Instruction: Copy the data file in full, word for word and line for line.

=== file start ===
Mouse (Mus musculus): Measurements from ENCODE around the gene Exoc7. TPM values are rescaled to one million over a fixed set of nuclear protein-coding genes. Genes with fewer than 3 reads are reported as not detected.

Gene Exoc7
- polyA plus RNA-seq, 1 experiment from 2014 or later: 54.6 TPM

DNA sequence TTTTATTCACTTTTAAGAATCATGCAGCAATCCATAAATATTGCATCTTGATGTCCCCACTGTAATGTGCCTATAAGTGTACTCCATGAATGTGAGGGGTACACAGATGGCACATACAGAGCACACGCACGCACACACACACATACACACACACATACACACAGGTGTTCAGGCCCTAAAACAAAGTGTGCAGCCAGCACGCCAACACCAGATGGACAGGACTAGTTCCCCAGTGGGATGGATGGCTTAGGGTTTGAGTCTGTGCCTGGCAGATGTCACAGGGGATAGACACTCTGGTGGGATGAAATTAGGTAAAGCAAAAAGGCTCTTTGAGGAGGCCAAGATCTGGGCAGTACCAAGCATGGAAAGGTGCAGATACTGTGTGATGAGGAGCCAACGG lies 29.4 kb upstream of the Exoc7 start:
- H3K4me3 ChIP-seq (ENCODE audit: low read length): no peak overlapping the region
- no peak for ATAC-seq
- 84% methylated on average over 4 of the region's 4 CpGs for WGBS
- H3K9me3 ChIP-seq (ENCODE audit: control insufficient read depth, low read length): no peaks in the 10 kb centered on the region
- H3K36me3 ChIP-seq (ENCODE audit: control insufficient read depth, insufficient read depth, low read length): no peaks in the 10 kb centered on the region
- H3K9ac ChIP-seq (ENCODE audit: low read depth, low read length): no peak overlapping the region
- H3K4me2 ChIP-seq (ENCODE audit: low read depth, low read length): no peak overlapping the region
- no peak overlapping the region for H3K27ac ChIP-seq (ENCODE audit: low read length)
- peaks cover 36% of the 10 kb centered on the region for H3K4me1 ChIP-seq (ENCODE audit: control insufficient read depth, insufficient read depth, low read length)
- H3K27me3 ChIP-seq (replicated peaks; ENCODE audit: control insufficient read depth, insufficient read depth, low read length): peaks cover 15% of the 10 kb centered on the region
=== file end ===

Mouse (Mus musculus): Measurements from ENCODE around the gene Exoc7. TPM values are rescaled to one million over a fixed set of nuclear protein-coding genes. Genes with fewer than 3 reads are reported as not detected.

Gene Exoc7
- polyA plus RNA-seq, 1 experiment from 2014 or later: 54.6 TPM

DNA sequence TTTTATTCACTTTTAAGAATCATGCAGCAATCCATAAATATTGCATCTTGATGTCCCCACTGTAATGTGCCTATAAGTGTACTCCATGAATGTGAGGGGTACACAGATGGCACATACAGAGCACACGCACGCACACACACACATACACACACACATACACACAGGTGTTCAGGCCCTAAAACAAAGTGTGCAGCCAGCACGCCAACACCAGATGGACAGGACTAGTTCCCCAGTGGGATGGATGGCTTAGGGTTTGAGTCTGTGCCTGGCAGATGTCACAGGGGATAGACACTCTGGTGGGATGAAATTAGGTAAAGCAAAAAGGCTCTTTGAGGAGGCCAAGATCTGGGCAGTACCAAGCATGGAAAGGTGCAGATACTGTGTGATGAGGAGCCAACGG lies 29.4 kb upstream of the Exoc7 start:
- H3K4me3 ChIP-seq (ENCODE audit: low read length): no peak overlapping the region
- no peak for ATAC-seq
- 84% methylated on average over 4 of the region's 4 CpGs for WGBS
- H3K9me3 ChIP-seq (ENCODE audit: control insufficient read depth, low read length): no peaks in the 10 kb centered on the region
- H3K36me3 ChIP-seq (ENCODE audit: control insufficient read depth, insufficient read depth, low read length): no peaks in the 10 kb centered on the region
- H3K9ac ChIP-seq (ENCODE audit: low read depth, low read length): no peak overlapping the region
- H3K4me2 ChIP-seq (ENCODE audit: low read depth, low read length): no peak overlapping the region
- no peak overlapping the region for H3K27ac ChIP-seq (ENCODE audit: low read length)
- peaks cover 36% of the 10 kb centered on the region for H3K4me1 ChIP-seq (ENCODE audit: control insufficient read depth, insufficient read depth, low read length)
- H3K27me3 ChIP-seq (replicated peaks; ENCODE audit: control insufficient read depth, insufficient read depth, low read length): peaks cover 15% of the 10 kb centered on the region